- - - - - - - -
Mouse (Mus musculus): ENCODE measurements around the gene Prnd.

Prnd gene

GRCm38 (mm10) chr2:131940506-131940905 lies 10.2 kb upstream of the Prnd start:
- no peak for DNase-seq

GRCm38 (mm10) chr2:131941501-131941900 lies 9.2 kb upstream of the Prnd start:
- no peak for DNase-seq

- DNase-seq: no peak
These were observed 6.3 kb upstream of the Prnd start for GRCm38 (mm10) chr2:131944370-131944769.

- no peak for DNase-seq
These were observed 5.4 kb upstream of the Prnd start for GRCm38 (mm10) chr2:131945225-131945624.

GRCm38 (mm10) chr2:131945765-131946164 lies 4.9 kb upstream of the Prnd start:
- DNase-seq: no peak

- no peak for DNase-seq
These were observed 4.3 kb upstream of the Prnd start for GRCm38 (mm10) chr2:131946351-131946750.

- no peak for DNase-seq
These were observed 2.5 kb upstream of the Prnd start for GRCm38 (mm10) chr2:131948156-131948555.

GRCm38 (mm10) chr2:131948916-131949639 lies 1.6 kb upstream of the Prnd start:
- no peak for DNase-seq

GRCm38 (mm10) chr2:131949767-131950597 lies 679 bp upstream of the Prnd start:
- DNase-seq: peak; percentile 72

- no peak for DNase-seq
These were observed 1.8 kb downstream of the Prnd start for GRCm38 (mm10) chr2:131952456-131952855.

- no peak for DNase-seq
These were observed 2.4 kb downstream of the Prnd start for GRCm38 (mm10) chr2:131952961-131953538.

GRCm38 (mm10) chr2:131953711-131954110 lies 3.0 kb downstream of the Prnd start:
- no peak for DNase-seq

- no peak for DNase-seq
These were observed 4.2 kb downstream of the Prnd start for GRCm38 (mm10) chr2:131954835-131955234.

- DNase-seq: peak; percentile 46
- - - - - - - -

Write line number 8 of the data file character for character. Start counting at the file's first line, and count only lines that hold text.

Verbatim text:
These were observed 6.3 kb upstream of the Prnd start for GRCm38 (mm10) chr2:131944370-131944769.